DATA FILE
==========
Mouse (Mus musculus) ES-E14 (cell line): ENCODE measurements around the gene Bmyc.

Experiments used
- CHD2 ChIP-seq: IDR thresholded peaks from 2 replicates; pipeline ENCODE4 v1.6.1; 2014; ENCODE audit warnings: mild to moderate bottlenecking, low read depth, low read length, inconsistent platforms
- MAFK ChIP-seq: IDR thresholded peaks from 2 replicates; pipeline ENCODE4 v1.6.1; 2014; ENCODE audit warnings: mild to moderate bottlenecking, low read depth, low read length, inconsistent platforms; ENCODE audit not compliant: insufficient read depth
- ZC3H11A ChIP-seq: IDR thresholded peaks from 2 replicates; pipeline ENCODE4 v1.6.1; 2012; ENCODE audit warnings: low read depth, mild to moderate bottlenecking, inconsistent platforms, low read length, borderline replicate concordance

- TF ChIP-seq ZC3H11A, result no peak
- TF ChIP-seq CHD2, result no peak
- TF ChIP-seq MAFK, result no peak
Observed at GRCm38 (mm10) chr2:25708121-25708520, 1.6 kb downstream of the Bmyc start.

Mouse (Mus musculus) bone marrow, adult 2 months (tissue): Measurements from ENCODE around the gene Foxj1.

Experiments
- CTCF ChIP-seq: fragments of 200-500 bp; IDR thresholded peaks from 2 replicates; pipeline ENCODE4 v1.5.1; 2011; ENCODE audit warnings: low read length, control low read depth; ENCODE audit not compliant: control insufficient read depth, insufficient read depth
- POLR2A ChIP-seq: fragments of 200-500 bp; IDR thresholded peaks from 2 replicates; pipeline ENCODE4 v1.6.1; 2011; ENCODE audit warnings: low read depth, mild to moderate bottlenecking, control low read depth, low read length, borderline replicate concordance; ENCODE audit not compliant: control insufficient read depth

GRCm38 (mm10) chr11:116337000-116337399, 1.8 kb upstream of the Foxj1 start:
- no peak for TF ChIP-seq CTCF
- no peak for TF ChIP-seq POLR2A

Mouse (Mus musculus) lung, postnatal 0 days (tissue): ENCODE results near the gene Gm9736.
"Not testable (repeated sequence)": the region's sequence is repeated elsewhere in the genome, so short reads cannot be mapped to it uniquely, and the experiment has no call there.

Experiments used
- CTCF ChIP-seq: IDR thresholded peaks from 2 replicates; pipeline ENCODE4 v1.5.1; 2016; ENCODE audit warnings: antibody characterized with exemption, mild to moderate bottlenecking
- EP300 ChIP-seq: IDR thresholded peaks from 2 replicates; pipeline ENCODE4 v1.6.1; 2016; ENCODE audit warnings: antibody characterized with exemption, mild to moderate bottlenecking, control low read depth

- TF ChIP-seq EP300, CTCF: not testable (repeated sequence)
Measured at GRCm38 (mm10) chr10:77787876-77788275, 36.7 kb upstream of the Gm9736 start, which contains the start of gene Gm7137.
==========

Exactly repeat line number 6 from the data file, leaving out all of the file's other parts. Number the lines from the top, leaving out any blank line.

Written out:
- TF ChIP-seq ZC3H11A, result no peak